Personally, I’m a fan of this flexibility. Gamers lead busy lives too, and sometimes we don't have the luxury of trying things differently in a second, third or fourth play-through. But even in that first experience, the customisation options on offer give you enough scope to shape your combat to fit you, rather than in most games, where it’s the other way around. Making use of this customisation has also been made easier, as credits are gifted to Sheppard as he (or she) progresses. Fans who nearly broke their thumbs grinding planets for minerals can take a heavy sigh of relief.

But alas, Bioware is still plagued by that old Achilles heel - crappy artificial intelligence. Poor enemy reactions and frustratingly idiotic squad mates makes the combat mechanic more challenging and problematic than it needs to be. On a practical level this can be countered by throwing your hands in the air, and setting the difficulty to “ridiculously easy”, but even then some problems arise. Poor AI wouldn’t be such a problem for this title if it was consistent, but unfortunately it is not. My play-though ran the entire gamut of poor AI decision making; I had idiotic Cerberus soldiers gazing at walls on the one hand, only to be insta-shotted by boss units from halfway across a map on the other. This frustrating fluctuation between easy and insane was matched only by my fluctuations between bemusement and rage.

But perhaps I am gilding the Lilly. Mass Effect 3’s AI isn’t perfect, and it has a few problems. But it’s by no means terrible. By god, we’ve seen far worse. It’s just that in a title that is as well balanced and as tweaked as Mass Effect 3 is, the sore spots stand out all the more.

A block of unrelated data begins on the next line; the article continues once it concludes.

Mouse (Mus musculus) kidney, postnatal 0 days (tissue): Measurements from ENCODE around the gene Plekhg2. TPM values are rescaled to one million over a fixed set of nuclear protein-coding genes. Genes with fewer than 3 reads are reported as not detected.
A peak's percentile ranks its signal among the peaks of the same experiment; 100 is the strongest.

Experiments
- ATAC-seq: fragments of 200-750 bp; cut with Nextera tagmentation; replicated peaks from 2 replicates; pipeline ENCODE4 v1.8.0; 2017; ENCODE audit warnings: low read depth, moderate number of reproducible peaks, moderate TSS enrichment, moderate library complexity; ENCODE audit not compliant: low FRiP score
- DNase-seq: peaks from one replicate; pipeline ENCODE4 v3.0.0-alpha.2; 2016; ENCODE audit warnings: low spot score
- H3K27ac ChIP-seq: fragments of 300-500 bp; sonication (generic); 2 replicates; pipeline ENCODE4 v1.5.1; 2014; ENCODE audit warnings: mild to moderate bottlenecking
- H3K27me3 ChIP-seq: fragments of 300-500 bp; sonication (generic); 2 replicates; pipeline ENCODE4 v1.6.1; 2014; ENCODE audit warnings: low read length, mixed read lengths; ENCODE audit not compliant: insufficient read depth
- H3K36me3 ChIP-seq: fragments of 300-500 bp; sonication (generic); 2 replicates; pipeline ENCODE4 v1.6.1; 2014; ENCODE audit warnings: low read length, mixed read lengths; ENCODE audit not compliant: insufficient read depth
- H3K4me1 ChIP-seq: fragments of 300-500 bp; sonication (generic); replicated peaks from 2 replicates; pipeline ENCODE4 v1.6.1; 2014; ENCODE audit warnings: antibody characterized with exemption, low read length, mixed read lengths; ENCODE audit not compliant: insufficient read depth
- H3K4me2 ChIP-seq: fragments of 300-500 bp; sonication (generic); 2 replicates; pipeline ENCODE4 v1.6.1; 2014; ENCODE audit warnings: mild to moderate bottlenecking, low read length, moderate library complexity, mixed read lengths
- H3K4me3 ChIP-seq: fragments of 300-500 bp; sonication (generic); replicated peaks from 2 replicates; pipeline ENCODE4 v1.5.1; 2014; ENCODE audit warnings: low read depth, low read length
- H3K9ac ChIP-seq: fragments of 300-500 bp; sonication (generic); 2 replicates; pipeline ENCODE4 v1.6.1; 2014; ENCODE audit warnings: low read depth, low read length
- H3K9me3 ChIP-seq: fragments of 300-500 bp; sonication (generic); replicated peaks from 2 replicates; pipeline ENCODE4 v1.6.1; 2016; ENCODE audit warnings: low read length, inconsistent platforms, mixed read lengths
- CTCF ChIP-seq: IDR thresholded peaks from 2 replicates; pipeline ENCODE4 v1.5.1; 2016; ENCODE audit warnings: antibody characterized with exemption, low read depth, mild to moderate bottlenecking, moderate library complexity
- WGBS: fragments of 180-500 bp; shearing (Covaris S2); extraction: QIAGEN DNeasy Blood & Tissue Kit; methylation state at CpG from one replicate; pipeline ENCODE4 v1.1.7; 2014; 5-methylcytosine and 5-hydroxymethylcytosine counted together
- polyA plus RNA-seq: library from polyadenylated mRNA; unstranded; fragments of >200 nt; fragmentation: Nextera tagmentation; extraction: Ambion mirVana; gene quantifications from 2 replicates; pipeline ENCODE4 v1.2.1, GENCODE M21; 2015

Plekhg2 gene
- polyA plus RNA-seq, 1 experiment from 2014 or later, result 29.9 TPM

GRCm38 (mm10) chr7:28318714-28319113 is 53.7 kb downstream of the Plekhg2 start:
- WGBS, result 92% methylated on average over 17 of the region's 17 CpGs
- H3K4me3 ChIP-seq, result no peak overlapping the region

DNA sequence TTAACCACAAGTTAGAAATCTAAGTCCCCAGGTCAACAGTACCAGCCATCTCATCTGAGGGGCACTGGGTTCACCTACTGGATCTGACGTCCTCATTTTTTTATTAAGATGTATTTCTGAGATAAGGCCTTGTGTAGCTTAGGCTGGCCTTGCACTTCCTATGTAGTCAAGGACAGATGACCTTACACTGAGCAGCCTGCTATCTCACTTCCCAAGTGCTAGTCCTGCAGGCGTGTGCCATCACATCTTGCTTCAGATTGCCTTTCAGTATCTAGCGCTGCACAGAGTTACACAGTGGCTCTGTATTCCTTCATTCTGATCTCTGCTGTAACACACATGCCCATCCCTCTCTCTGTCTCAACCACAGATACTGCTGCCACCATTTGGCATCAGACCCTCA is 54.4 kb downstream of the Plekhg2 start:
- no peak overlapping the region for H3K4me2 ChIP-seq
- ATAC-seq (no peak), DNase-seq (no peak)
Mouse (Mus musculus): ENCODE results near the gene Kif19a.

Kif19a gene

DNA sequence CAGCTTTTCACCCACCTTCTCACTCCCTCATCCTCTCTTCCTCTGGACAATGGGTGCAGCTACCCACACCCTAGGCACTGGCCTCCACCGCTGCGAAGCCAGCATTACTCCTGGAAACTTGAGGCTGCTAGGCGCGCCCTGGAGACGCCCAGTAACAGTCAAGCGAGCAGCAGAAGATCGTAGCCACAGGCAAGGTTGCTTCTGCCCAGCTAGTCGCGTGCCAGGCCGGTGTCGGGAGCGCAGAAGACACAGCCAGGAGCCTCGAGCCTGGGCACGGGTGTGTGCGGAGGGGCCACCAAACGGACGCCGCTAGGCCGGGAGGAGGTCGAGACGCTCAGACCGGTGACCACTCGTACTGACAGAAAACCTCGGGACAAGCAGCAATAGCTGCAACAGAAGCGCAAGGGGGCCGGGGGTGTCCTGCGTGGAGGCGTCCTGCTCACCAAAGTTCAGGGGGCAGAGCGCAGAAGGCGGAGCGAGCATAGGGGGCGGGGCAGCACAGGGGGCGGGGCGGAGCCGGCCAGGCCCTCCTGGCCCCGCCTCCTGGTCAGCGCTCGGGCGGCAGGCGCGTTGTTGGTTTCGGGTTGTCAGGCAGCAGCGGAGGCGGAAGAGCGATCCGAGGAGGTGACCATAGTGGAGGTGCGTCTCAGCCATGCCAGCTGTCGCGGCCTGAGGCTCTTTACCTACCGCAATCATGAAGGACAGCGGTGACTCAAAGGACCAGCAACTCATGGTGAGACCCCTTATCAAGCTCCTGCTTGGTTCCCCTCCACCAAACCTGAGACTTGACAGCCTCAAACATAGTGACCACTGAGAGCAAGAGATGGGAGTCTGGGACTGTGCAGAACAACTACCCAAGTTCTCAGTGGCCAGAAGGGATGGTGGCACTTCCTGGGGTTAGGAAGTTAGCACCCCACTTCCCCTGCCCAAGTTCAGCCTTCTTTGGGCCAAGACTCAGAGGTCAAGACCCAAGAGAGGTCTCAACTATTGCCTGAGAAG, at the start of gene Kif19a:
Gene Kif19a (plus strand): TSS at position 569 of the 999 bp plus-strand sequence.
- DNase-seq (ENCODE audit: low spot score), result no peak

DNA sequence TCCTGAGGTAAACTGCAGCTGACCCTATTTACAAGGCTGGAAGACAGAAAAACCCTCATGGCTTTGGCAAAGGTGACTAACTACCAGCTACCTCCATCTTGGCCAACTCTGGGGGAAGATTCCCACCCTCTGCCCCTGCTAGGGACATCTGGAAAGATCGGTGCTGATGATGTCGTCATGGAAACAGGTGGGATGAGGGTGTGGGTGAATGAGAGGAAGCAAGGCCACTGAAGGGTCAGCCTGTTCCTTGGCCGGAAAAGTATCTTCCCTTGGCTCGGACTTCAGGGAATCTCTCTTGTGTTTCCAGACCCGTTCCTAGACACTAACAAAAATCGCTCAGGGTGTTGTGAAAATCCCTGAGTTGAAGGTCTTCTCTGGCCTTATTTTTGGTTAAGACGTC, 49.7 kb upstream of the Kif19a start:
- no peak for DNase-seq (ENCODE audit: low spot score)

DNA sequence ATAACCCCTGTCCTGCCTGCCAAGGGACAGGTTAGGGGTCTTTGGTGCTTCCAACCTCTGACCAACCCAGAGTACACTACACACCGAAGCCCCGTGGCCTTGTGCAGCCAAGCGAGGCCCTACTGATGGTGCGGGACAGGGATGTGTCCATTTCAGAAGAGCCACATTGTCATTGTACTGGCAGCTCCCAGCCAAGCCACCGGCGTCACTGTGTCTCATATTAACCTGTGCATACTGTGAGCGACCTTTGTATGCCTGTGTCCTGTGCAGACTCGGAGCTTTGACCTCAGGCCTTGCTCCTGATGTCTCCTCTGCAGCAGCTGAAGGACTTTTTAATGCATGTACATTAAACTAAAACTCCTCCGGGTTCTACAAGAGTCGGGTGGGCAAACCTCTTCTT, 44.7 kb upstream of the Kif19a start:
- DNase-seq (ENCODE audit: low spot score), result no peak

Because in the round Mass Effect 3 is an excellent title, and a fantastic game. It has everything that gamers want in a solid RPG title. It has an engrossing storyline that links well with its forebears but still offers something new. It has great graphical set pieces, with atmosphere in spades. And it has solid combat that, while being a little rough around the edges, is still worth the price of admission. Bioware’s third installment in the Mass Effect saga is sure to give hardcore fans exactly what they wanted, and it will almost certainly bring a smile to the face of the not so familiar player.

When we put gaming in perspective that's all a great title ever really needs to do. But while it improves on its predecessor and providers gamers with an engaging experience, there was still something missing from the Mass Effect 3 experience.

What Bioware offers is certainly worthy of high praise, but just like its forebears it lacks a tipping point. It is hard to say exactly where this tipping point should be. Each individual aspect of Mas Effect 3 has great strengths, followed only by a few minor weaknesses. But what separates the truly stupendous from the merely amazing is that often elusive je ne sais quoi. Mass Effect 3 burns brightly. But that extra spark would have transformed it from a shining star, into a blazing supernova.


The Score

Mass Effect 3
"Meets our expectations, but does it exceed them?"
9.1
Excellent
Rating: R16   Difficulty: Easy   Learning Curve: 15 Min

 

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Comments (13)

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ReaperCrew NZGamer.com VIP VIP Bronze
On Monday 12 Mar 2012 10:35 AM Posted by ReaperCrew
Thanks for the review, however since it was reviewed on a PS3 shouldn't the review be filed under PS3 rather than XBox?
 
 
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Ron NZGamer.com VIP VIP Gold